As I’m sure regular readers of this blog are aware, I’m a big fan of novels that give a new spin on an ancient myth, and I was delighted to hear Natalie Haynes speak at last year’s Hay Winter Weekend, allowing me to pick up a copy of her second novel, The Children of Jocasta. If you do get the opportunity to hear Haynes give a talk, please do go – I found her talk at Hay to be incredibly interesting and extremely amusing.
In The Children of Jocasta, Natalie Haynes retells the Oedipus and Antigone myths to reveal a new side of an ancient story…
My siblings and I have grown up in a cursed house, children of cursed parents…
Jocasta is just fifteen when she is told that she must marry the King of Thebes, an old man she has never met. Her life has never been her own, and nor will it be, unless she outlives her strange, absent husband.
Ismene is the same age when she is attacked in the palace she calls home. Since the day of her parents’ tragic deaths a decade earlier, she has always longed to feel safe with the family she still has. But with a single act of violence, all that is about to change.
With the turn of these two events, a tragedy is set in motion. But not as you know it.
The Children of Jocasta retells the stories of two Greek plays – Oedipus Tyrannos and Antigone. I was familiar with the tale of Oedipus in the broadest terms – it’s difficult not to be when Freud borrowed his name to describe certain feelings towards one’s opposite sex parent – but Antigone’s tale was a new one to me. This didn’t hamper my enjoyment of the novel at all, and I felt that it worked as an introduction to these plays. The novel alternates between the two narratives, and while the two plays are separate, they are connected, and I loved the way that Haynes intertwined the two, revealing a clue in one to explain something in the other.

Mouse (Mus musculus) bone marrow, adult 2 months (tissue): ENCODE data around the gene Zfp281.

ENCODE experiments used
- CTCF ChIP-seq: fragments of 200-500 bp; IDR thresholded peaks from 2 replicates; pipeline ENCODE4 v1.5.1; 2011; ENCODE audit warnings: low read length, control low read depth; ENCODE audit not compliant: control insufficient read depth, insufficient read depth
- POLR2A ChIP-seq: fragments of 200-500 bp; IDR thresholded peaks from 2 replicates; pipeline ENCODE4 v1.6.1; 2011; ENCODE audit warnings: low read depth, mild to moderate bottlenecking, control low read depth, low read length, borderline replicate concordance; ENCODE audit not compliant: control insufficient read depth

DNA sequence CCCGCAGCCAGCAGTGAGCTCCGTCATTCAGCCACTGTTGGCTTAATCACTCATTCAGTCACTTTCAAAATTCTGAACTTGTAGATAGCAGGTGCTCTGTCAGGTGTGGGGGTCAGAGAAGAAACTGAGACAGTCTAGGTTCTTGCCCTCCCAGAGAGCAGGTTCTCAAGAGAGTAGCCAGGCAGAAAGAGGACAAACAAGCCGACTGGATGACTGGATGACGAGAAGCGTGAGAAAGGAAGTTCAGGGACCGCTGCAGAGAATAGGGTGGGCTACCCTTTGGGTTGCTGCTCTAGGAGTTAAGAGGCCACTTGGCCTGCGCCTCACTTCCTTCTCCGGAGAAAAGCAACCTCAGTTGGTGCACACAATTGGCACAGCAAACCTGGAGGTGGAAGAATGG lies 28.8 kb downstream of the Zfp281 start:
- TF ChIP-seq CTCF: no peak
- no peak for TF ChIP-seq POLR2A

The tale of Oedipus is told from the perspective of Jocasta, a relatively minor character in Sophocles’ play, despite the important role that she plays, and I thought that this was a nice spin on the story. Indeed, Oedipus is all but relegated to the side-lines, not appearing until quite late in the novel, and then playing a relatively minor role. Similarly, the second narrative is told from the perspective of Ismene (Isy) – again a minor character in the play, given a new voice by Haynes in order to tell the story from a different point of view to those traditionally used.
Haynes admits to playing fast and loose with some of the detail in her author’s note at the end of the novel. I’ve no issue with this, and I wouldn’t have been aware of many of the changes had she not pointed them out herself. And I think that to tell the story from the perspectives she did that this was necessary. It’s difficult to focus on Jocasta and yet show Oedipus solving the riddle of the Sphinx, for example – you can’t have both, and so the Sphinx becomes a bandit horde terrorising the area around Thebes that Oedipus does battle with, mentioned in passing, rather than being a key scene1.
I haven’t gone into any detail of what happens in either narrative – this is one of those novels where you either know the key details or I’d have to spoil it for you – but this is an entertaining retelling of two Greek tragedies that I’d recommend to fans of Madeleine Miller and Emily Hauser.
Rating ⭐ ⭐ ⭐ ⭐
1 Also, the riddle of Sphinx can’t be done any more brilliantly that in Terry Pratchett’s Pyramids.